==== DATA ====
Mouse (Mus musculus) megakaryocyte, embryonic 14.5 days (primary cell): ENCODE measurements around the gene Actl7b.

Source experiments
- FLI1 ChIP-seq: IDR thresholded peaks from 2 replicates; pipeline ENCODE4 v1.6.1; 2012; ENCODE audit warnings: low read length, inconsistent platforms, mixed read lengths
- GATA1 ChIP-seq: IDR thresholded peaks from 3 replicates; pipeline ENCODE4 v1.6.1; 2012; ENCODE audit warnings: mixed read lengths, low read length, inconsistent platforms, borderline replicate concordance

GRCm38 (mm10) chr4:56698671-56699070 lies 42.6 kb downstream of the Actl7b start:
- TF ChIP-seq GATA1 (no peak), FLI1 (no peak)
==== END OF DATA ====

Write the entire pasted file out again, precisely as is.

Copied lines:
Mouse (Mus musculus) megakaryocyte, embryonic 14.5 days (primary cell): ENCODE measurements around the gene Actl7b.

Source experiments
- FLI1 ChIP-seq: IDR thresholded peaks from 2 replicates; pipeline ENCODE4 v1.6.1; 2012; ENCODE audit warnings: low read length, inconsistent platforms, mixed read lengths
- GATA1 ChIP-seq: IDR thresholded peaks from 3 replicates; pipeline ENCODE4 v1.6.1; 2012; ENCODE audit warnings: mixed read lengths, low read length, inconsistent platforms, borderline replicate concordance

GRCm38 (mm10) chr4:56698671-56699070 lies 42.6 kb downstream of the Actl7b start:
- TF ChIP-seq GATA1 (no peak), FLI1 (no peak)